and  a photograph of his predecessor Tessa, a dainty, blue-eyed Siamese cross, about as different from Marvin as you could get. When we lost her to old age I never thought another could replace her, but guess what?  Oh, us cat lovers, what fickle creatures we are!
Hope your weekend is bright and have a good week.

Monday, 3 January 2011

Honesty - one stitch at a time

Firstly I would like to say a very heart felt 'Thank You' for all your kind support in my previous post. I do feel much better and reassured that we have made the right decision concerning our cat, Marvin's care. But life goes on.

"Inspiration is for amateurs, I just get to work"  Chuck Close

"...and I slowly build these paintings, construct them, in the way someone might crochet or knit.
If you believe in the process and you knit one, purl two long enough, eventually you get a sweater."

I found the above quotation from Chuck Close very empowering as I am one who used to think that to be an 'artist' one had to sit around and wait for inspiration to hit like a bolt of lightning. Whereas I have learned that it is only by 'doing' that inspiration comes. Sometimes just through playing around and experimenting without  thought to outcome, sometimes by looking at others' work.  I also liked the idea that his work is incremental and if he sticks to his process he will end up with his painting.
I have, at last, finished my book based on an Honesty Seed Head - one stitch at a time, one process at a time.

Click on any of the pictures for close-up details

Now I intend to fill the book, one page at a time. I have been collecting information about the Honesty plant and quotations involving the word honesty, so this time I think I will fill the book before offering it for sale,  that way the whole thing is a piece of my art work. 
 I did sell my Leaf book with blank pages for someone else to fill - what do you think?

Here is a brief intro into Chuck Close

Have a good week - and never give up!

Sunday, 2 January 2011

Who knows what the year will bring?

Here is my calendar page for January. As you can see I have featured Marvin, my ginger and white cat.

The reason I didn't post this before was I wanted to tell you about Marv. He has been poorly for sometime with an inflammatory bowel disease, which we have got under control with steroids and hypoallergenic cat food. But when he went for a check-up the week before Christmas the vet was concerned about his weight loss. He was a very large cat, weighing well over a stone (14lbs) and I had to buy an extra large cat container to transport him! So I just thought he was looking leaner and healthier under his new food regime. However a blood test confirmed the vets fears that he has diabetes. So we were faced with a horrible dilemma - do we start to treat it, or let nature take its course?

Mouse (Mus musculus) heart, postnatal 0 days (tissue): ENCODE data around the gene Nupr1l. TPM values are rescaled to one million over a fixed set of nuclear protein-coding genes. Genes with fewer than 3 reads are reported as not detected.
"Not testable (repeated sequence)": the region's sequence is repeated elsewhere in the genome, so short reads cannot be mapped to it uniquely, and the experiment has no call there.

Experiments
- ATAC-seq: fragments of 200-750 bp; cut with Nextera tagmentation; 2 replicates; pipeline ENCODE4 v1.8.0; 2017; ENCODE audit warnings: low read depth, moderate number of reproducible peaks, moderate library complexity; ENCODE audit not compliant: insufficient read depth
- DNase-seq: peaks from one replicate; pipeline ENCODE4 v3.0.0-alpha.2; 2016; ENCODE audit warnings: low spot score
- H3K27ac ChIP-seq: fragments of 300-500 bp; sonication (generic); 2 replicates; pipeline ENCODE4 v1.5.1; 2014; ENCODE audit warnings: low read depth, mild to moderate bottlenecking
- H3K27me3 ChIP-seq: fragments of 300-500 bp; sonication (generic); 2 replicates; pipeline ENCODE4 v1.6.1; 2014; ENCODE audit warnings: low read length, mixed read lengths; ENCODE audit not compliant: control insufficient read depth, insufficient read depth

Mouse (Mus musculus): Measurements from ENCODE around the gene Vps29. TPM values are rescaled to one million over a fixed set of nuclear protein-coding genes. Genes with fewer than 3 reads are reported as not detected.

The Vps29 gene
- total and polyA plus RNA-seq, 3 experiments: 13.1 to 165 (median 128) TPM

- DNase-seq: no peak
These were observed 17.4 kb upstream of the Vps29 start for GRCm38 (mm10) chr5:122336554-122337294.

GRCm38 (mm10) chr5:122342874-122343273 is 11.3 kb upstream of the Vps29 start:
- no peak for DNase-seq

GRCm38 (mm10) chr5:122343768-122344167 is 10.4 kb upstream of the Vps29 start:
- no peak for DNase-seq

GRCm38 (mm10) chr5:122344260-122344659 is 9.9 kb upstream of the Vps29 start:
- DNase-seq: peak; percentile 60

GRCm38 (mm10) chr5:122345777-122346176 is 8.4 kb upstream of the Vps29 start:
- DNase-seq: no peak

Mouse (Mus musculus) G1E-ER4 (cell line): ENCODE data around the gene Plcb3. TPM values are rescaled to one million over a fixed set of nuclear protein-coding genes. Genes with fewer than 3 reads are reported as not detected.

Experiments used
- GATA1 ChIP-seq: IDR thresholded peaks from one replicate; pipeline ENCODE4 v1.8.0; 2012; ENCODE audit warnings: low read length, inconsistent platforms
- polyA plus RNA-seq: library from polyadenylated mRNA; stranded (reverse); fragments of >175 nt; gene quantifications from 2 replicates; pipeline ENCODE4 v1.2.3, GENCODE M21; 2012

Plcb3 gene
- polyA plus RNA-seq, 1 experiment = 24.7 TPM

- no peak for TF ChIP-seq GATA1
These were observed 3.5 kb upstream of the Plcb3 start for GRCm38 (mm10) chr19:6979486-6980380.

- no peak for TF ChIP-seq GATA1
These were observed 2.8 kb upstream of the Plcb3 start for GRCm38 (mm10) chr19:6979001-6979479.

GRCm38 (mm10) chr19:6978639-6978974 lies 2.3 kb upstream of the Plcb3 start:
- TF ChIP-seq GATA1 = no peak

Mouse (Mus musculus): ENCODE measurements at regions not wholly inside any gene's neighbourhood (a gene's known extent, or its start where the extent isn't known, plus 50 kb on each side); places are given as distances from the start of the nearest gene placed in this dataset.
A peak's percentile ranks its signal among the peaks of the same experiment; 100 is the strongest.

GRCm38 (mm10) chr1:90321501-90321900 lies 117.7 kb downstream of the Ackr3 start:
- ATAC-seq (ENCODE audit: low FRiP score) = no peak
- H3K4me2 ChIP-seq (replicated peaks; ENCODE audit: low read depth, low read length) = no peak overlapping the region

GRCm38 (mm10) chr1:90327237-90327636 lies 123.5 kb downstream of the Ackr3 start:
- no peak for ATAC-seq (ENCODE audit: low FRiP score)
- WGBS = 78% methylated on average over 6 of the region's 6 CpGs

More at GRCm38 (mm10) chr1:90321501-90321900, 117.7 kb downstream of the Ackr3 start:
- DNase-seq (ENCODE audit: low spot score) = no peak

Treatment for cats with diabetes is exactly the same as for humans, twice daily blood tests and insulin injections. Committing yourself to such a regime is not to be taken lightly, so we took a couple of days to make a decision and talk about it with friends and family who know our situation and the cat's personality. we took the sad decision to let nature take its course as I felt I could not commit myself to pinning the cat down four times a day, twice to take blood samples and twice to inject insulin.  My husband would find it difficult to help especially as he is in need of some care himself having had a stroke some while ago as well as not being physically robust. Also Marvin was named after the paranoid android in 'Hitchhiker's guide to the Galaxy' as he is of a highly paranoid nature. I have given up trying to get a collar on him, and treating him with a spot flea treatment is a nightmare.  He is also inclined to ''wet his pants' when he thinks he is going in the cat basket - and then runs whenever he sees me for the next couple of days! I cannot imagine having to go through the routine needed to treat him. We would all be nervous wrecks. Also I asked myself, what would happen if we wanted to go away, who would we find to go through this for us?  So I am writing all of this, because I feel so bad, Every time I look at poor ole Marv I have a little lump in my throat, and I want you to understand that I am not being unkind - am I? At the moment he is fine ( see the photo below)
Marvin expresses his opinion of New Year's TV
His coat is a bit scruffy as he has bad teeth and dribbles - (the vet doesn't want to treat them and they aren't effecting his eating). The vet couldn't predict how long it would be before his quality of life is affected, but at the moment you wouldn't know anything was wrong, I've had enough cats over the years to know you can tell when that moment has come.  So please excuse me my maudlin over my pet. I know he will continue to pop up in my posts frequently. Reading this thorough - only a pet lover could imagine why anyone keeps such a cat in the first place!
A page from my Marvin sketchbook when we first got him
Marvin came from the marvelous local Animals at Risk Shelter(no web site), which has accommodation for all sorts of unhousable cats as well finding cats' homes. The couple who run it are devoted, and when we visited there were lots of resident cats sunning themselves in an immaculate garden with not the tiniest 'whiff' of cat. The cats waiting for rehousing were in a very homely, light and airy out house, and 'Rusty' as he had been called just rolled over at Mr T's feet for his belly to be tickled, so that was that!
He had been brought in by the security guard from a local Iceland store. We think he must have been well fed because he was rather fat, but totally paranoid at being shut in.  He goes mad if he is in a room with the door shut so goodness knows what had happened to him. Which was why we re-named him.
My nephew made us smile when my sister overheard him telling a friend that his Auntie had a cat that had been rescued from Poland!! Well Iceland...Poland what's the difference!
Thank you for sticking with me through this, I feel better for getting off my chest and I sure you will understand why we are making the most of Marv while we've got him.

Saturday, 1 January 2011

Happy New Year

to all my friends, old and new, wishing you
 a creative and fulfilling 2011